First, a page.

I'm not saying these are the be all, end all bars. Your 31.8s are just peachy. Then again, so were quick release wheels and then something better came along.

  • craig.manning.52

    5/20/2012 7:09 AM

    Its all marketing hype and crap, easton says its stiffer, some reviewer says "its great, it totally changed my riding, I'm stoked", then the masses go out and buy it and it really doesnt make that much of a difference. Its how the companies increase their sales and keep themselves in business. You didnt expect this review to say " the bigger ID felt that same as my 31.8mm bars and didnt do anything for my riding" did you? If it did it wouldnt be published.

  • erwinmruiz

    6/25/2012 6:34 PM

    So I assume have you tested the 35 combo?

  • bjenson

    5/20/2012 9:47 AM

    craig the cold war is over. you can come out of your bomb shelter.

    the reviewer rode old and new bars back to back twice. seems like a valid comparison to me.

  • OCsponger587

    5/20/2012 10:48 AM

    by your logic this has to be youre current bike. anything newer is only full of hype

  • iceman2058

    5/21/2012 1:37 AM

    Looks like a Trek!

  • danielfox

    5/20/2012 1:59 AM

    Great review. This is the very first review in vital that I can read the full article without hitting the 'NEXT' button 23 times.

  • bturman

    5/20/2012 10:22 AM

    Cheers. Pro Tip: You can use your right arrow key to skip to the next image in galleries.

  • Snfoilhat

    5/19/2012 9:33 PM

    This comment could apply to 1000+ different reviews by any of 100+ reviewers; it's nothing personal
    I don't believe stiffness is a figment of the imagination, and I wouldn't lighten up a bike or reduce a build's cost by running PVC pipe as a handlebar. But the bike industry, from engineers to marketers to media guys (print/web/sponsored brand ambassadors/racers), have given consumers (me/you) zero tools to discriminate and compare, and so every single claim about stiffness relys on faith, the authority of the source, and some reason (a tube, all other things equal, is stronger w/ bigger ID, or some such). The companies presumably do the tests of how a bar reacts to fast, low-amplitude stresses (vibration), and slow, high-amplitude stresses (flexiness), but all we get is one stupid word: stiff. Stiffer. Stiffer than last year, than the other guy's bar, than the bike with the same setup I rode 5 min ago. It sounds good, but there's no way to show it's not just the reviewer's confirmation bias (he or she knows which bar is the one that's supposed to be more stiff). Give us something we can use, please. Thanks!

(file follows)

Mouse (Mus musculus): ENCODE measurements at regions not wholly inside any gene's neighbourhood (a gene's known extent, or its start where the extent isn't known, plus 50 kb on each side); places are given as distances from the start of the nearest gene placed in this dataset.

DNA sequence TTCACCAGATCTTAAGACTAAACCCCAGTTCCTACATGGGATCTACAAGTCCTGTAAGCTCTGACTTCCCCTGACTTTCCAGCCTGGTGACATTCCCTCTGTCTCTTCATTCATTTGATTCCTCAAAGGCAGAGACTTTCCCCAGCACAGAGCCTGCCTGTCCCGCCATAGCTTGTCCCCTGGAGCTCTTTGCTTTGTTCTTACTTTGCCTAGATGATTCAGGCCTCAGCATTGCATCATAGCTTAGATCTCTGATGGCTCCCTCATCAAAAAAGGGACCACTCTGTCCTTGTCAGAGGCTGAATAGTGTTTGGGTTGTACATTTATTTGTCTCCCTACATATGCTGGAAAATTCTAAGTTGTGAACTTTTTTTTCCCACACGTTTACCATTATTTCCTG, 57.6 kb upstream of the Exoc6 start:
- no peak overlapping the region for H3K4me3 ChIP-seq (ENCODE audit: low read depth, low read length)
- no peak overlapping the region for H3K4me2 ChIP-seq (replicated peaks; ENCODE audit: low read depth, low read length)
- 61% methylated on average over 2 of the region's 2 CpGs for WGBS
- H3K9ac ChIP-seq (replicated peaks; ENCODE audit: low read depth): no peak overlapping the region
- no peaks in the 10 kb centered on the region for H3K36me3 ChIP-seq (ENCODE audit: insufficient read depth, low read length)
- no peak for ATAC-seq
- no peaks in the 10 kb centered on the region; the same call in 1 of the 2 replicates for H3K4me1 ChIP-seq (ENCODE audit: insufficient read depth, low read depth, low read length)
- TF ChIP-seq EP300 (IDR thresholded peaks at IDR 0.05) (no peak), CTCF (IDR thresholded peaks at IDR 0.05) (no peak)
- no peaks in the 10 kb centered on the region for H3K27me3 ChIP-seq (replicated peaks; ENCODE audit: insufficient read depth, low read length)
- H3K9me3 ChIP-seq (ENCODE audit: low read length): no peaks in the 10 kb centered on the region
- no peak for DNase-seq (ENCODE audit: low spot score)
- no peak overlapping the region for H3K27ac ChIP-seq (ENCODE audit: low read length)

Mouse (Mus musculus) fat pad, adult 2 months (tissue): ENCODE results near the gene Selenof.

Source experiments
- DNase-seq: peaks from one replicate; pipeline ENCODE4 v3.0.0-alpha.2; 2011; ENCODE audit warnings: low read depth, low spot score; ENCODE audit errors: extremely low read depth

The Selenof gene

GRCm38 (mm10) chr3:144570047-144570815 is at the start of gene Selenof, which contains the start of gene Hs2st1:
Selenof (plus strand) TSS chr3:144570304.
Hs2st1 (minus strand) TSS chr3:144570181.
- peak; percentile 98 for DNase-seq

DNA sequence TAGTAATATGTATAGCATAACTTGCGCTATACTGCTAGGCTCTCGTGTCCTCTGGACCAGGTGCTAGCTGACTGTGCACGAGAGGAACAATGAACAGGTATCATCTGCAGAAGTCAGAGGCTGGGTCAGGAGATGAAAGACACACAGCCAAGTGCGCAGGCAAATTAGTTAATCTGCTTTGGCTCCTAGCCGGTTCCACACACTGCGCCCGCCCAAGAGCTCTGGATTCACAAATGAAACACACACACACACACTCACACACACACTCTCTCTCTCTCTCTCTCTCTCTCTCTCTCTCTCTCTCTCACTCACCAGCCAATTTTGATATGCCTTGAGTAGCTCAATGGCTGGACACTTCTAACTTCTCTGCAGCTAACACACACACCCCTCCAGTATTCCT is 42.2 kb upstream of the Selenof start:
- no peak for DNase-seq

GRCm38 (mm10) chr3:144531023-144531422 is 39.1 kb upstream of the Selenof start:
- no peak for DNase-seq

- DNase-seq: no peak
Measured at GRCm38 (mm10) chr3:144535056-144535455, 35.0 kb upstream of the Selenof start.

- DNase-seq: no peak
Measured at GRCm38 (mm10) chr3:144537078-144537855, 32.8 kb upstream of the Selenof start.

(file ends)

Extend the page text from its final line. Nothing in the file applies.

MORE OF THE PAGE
• bturman

    5/19/2012 11:06 PM

    Snfoilhat, you bring up a great point. We're never provided with true measurements of stiffness which would allow us to accurately compare two bars. What Easton did provide us with in their literature, however, is a statement saying that the "Havoc 35 handlebars are 21% stiffer than traditional 31.8mm designs." I assume they are referencing their own 31.8 bars in that statement and are talking about flexural/bending stiffness, but it is rather vague.

    Performing a simple calculation where flexural stiffness = EI would likely yield something around the quoted 21%. Considering the fact that the wall thickness varies along the bars and the shape is not a straight cylinder, there's much more to consider into the equation so I could be way off base.

    Having said that, I just went out to the garage to experiment a little. While I don't have an accurate way of measuring the deflection at the ends of the bars, when I really put my back into it and wrench on a pair of 31.8 bars and then do the same to the set of 35s with a comparable amount of force, it's plainly obvious to me that the 35s are deflecting less, and are therefore stiffer.

    Anyway, your comment has piqued my interest as well. I'll get in touch with the boys at Easton and see if we can get some more numbers involved.

  • mjcedeno

    5/19/2012 8:08 PM

    Both bars are alum?

Show More Comment(s) / Leave a Comment